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Establishing healthy mycorrhizae

Posted by john_in_sc z7, upstate SC (My Page) on
Mon, Jun 7, 10 at 11:53

Hey all,

I am going through the travails of trying to establish TTT Fescue on a new construction...

The land was hardwood forest and then scraped completely bare during construction... All topsoil gone... Then, to add insult to injury -- it was left bare to bake in the sun for quite a while before they tried to seed late last fall (November)

I am working through sorting out PH problems (PH 5.0)... but I am having trouble with my poor Fescue that grows up about 1/2" tall -- looks pretty and dark green.. and then just kinda peters out and stops growing... Not dying, just not growing either.... Sun, Fertilizer, and Water are all present in what should be adequate quantities...

It is so deficient that *Nothing* is growing... I put out 2 lbs of White Clover seed this spring... It did the same thing as the Fescue -- grows up about 1", looks pretty and dark, but just kinda stops growing any taller or larger...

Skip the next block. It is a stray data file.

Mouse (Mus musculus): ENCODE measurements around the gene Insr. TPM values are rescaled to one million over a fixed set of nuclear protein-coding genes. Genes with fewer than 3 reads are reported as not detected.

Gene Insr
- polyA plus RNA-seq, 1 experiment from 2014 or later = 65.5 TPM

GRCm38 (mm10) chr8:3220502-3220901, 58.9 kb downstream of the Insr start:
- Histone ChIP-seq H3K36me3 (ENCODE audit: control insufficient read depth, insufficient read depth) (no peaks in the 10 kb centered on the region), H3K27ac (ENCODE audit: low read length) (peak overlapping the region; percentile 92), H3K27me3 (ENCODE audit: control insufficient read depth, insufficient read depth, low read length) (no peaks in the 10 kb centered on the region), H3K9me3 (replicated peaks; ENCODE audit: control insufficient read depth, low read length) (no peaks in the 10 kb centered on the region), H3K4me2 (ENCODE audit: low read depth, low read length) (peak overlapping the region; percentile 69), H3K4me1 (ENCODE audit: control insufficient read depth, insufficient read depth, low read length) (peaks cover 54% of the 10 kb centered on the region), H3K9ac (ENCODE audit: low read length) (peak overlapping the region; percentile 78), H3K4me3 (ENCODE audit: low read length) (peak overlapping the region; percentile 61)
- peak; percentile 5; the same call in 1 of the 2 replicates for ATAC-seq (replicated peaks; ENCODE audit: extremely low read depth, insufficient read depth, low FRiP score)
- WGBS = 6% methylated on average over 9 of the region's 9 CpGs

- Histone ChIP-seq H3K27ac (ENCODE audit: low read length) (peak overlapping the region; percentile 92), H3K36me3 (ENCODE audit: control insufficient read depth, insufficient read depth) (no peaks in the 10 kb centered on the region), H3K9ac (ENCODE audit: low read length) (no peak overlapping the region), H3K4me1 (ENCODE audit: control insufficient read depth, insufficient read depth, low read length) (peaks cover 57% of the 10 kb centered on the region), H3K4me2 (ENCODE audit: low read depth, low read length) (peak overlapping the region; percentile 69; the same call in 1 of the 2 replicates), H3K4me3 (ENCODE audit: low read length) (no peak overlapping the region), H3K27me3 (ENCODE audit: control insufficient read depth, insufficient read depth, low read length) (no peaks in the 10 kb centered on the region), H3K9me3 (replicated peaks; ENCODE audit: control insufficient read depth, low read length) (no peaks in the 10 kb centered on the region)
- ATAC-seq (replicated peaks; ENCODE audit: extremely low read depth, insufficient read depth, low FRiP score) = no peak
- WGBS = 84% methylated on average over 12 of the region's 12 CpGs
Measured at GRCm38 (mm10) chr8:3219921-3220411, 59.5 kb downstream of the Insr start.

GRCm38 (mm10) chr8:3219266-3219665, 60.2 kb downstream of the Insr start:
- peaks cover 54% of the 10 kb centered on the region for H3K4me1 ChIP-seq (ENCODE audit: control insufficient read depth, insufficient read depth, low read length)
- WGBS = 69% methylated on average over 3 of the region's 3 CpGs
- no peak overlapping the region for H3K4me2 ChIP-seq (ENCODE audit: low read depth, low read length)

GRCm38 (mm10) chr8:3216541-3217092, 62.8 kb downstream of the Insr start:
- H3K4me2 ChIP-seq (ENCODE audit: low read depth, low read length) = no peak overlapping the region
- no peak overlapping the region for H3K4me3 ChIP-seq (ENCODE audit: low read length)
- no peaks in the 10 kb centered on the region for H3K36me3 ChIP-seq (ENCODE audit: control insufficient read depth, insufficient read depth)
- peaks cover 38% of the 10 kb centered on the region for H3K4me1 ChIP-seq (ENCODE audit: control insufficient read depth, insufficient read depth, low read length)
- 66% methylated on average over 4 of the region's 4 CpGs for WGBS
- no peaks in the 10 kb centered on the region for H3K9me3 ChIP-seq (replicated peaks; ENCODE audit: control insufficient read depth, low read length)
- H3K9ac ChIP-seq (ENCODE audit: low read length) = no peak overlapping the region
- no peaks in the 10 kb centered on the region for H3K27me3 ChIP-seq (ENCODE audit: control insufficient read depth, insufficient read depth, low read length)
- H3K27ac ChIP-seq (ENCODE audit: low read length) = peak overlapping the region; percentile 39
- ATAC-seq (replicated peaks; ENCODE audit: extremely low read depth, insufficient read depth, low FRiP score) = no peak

In a previous plant hobby (Orchids) - this is the sort of thing one would might lead one to believe that the required Mycorrhizae for that particular species are not present...

What can I do to get this going? I know there are inoculant products out there... Some people believe they work, some don't. Some people believe in Compost teas and the like... but I don't have any compost to start a compost tea...

Alfalfa pellets? Corn/soybean/cotton meal? Mycorrhizal innoculants? Spreading some seed that is Myco inoculated (Like the new Pennington stuff)? Break the local Deed Restrictions and bring over some of my cousin's Goats?



Follow-Up Postings:

RE: Establishing healthy mycorrhizae

All that your soil will need is lots of organic matter. The fungi that develop the mycorrhizal relationships with plants need a soil well endowed with organic matter and without that they will not live very long.

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